Christmas in PakistanIn harmony with the Muslim community
"Happy Christmas!" – "Same to you!" Akram Masih responds with a smile that makes his moustache bob up and down. Akram is 45 years old, married and the father of seven children. Like most of the residents of what is known as France Colony, he works as an assistant and cleaner at the Capital Development Authority, Islamabad's local government authority in Pakistan.
It's shortly before midnight and in the narrow, winding alleyways and uneven pathways of France Colony, a slum situated within a wealthy Islamabad district, a lively, cheerful atmosphere reigns. People are congratulating and hugging each other, some are warming themselves in the icy cold by the wood fire, as there is no gas here. The scent of sweet and hearty food wafts through the chilly air from kitchen fires.
Midnight mass from the loudspeaker
People are singing Christmas carols. The sound of Bollywood film classics can be heard from some of the houses. In the small Protestant church, the pastor utters a few words into the loudspeaker as midnight mass gets underway. The church is well attended by equal numbers of men and women.
The women are wearing the colourful and traditional Pakistani national dress, known as salwar kameez. Long silk scarves, known as dupatta, provide an extra layer of cover for the chest area in addition to the loose-fitting dresses, and drape easily over the women's backs.
The pastor holds the entire mass in Urdu, the local lingua franca and the national language of Pakistan. The mass is concluded with a recitation of the "Our Father" prayer, the Christmas cake is cut and shared with everyone in the parish church. Musical accompaniment to the mass is provided by a dholak drum and a harmonium.
Akram Masih then leads a group of interested young Muslim Pakistanis directly into the heart of France Colony, to the small community square, to show them the lovingly decorated nativity scene.
The following evening, family members gather at Akram's small house. They sit comfortably and closely together on the bed, on a mattress on the floor and on plastic chairs, or crouch in front of the gas oven, to warm themselves with a cup of Pakistani milk tea.
On this particular evening, Akram's elder brother Petrus is visiting, a man who successfully founded his own local NGO five years ago. Financial support from an international NGO sustains educational and health centres in the neighbourhood.
First ever Christmas gala
"Over the last few years, the way people celebrate Christmas has changed. Since the liberalisation of the media landscape in Pakistan during the Musharraf era, our festivals and our community attract increasing attention from the media, the general public as well as the political sphere," says Petrus.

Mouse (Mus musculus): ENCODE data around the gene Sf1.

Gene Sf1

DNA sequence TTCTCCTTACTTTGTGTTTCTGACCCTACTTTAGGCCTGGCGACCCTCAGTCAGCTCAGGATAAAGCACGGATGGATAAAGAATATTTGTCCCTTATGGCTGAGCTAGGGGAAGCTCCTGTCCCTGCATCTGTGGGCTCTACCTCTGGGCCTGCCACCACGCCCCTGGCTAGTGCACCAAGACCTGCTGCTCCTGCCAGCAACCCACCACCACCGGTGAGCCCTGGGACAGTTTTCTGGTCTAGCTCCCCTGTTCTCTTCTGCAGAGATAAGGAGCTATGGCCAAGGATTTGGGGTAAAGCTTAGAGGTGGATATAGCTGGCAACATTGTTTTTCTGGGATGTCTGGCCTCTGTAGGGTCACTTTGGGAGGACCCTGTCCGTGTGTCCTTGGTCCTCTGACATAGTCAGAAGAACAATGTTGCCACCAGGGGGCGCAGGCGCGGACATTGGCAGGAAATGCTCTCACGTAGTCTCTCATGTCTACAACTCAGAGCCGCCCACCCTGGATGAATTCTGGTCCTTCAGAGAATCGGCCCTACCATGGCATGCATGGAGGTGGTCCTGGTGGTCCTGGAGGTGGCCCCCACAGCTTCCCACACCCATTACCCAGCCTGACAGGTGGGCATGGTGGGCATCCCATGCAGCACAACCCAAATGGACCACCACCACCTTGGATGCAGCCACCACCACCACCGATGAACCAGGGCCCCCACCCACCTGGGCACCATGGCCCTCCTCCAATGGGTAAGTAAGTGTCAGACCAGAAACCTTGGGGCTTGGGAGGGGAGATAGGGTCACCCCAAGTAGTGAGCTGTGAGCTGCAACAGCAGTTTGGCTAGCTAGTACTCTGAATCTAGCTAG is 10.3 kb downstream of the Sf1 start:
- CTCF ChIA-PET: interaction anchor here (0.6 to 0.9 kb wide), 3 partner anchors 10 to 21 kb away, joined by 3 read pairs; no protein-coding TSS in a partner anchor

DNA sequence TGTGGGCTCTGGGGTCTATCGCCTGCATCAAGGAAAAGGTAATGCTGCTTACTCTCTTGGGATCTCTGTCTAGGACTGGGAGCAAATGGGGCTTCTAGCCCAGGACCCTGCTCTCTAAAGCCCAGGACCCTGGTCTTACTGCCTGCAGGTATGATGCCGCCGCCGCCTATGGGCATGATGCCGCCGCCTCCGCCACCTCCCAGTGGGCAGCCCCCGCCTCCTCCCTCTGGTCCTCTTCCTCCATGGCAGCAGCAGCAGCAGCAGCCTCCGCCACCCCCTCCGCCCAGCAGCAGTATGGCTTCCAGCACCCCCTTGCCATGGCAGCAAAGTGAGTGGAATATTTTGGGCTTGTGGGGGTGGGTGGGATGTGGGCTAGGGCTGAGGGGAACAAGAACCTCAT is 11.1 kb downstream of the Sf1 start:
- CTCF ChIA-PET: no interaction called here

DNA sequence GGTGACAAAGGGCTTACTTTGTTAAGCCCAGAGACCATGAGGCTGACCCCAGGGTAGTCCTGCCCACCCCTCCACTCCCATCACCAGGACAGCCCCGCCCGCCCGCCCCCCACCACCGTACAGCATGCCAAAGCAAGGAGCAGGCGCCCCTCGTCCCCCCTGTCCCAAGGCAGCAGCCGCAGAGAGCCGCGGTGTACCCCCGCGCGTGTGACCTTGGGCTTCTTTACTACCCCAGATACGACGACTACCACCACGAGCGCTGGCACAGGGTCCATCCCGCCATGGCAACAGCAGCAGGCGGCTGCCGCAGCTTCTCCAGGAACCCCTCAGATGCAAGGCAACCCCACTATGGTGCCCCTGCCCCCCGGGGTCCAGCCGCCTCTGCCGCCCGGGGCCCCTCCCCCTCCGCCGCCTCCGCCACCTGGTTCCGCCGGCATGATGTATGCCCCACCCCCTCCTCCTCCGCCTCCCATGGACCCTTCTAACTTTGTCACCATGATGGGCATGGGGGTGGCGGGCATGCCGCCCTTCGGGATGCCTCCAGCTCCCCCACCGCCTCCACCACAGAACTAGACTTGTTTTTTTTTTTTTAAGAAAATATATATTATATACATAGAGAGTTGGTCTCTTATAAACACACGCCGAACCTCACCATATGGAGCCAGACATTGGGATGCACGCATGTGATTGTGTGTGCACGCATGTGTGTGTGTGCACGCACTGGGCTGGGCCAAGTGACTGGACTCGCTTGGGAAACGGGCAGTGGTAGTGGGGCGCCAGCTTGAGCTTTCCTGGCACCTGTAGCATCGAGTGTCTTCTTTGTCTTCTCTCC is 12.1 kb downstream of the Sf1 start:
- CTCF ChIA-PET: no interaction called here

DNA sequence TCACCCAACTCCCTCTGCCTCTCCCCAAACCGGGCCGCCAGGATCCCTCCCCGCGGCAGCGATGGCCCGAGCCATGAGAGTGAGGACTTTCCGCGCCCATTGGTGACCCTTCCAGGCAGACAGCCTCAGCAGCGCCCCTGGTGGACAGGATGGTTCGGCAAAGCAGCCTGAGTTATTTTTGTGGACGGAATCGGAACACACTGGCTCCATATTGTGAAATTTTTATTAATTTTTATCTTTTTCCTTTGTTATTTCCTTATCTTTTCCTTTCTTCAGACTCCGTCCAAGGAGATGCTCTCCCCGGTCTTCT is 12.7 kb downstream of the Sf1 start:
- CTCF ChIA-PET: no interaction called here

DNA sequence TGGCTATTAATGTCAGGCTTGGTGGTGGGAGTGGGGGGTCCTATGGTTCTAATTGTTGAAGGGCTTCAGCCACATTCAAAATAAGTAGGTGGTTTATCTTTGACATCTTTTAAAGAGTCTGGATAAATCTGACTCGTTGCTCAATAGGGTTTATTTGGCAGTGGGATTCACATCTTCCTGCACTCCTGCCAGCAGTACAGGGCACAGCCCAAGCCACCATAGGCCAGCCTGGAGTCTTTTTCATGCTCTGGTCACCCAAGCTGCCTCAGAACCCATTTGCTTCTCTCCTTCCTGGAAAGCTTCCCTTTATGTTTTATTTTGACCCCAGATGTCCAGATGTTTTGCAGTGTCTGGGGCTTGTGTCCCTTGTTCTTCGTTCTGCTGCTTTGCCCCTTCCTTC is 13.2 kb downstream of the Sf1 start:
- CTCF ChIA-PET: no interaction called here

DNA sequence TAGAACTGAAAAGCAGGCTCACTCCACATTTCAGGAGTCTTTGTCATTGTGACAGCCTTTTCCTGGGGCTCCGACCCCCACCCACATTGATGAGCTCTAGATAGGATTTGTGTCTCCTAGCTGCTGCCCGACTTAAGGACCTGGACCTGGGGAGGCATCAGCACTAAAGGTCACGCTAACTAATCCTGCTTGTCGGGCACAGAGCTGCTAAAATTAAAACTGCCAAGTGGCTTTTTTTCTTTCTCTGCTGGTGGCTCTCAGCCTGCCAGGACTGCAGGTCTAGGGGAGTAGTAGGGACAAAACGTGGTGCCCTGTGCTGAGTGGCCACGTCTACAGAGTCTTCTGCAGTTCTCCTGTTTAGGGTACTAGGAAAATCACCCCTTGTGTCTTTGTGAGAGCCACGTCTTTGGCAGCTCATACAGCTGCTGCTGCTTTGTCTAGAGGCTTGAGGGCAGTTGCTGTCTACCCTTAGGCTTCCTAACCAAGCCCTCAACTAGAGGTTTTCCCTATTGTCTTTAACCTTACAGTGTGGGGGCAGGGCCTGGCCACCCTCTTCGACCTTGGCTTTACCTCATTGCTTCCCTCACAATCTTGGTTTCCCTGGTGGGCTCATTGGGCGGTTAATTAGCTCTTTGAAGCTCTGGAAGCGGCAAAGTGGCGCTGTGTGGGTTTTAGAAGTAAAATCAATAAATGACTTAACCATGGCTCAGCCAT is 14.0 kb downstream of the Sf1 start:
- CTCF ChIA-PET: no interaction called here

"The local government in Islamabad is making an effort by putting up Christmas trees in various locations in the city and for the first time, organising a Christmas gala. That's why we're trying to explain to the Muslim majority about our faith community and our holidays," explains Petrus.
The festivals are also always celebrated together with the Muslims that live in the neighbourhood. Generally speaking, neighbourly relations with Muslims living beyond this residential area have also improved.
Since the foundation of France Colony in the year 1979, the social structure of this community has also changed. There are presently around 650 families living in the settlement, most of them Catholic. Only 15 to 20 households are Muslim. Akram's family is itself Catholic, a fact that he views as irrelevant.
Not all the residents are still working assistants or cleaners, but have set up their own small businesses for example as tailors, craftsmen or food vendors. Some even hold more senior positions in the service of the local government. Educational levels have also improved, with almost all children attending secondary school, and some attending university.
But Pakistan's Christians are still denied numerous opportunities to climb the social ladder, says Kinzia, Akram's eldest daughter. "Social discrimination of Christians in Pakistani society has shown a marked decrease – times really have changed. But our talents are not promoted, which is why we must continue to fight our way up. As Pakistani citizens, however, we can address problems. And sometimes, our voices are also heard."
© Qantara.de 2011
Editors: Arian Fariborz, Lewis Gropp/Qantara.de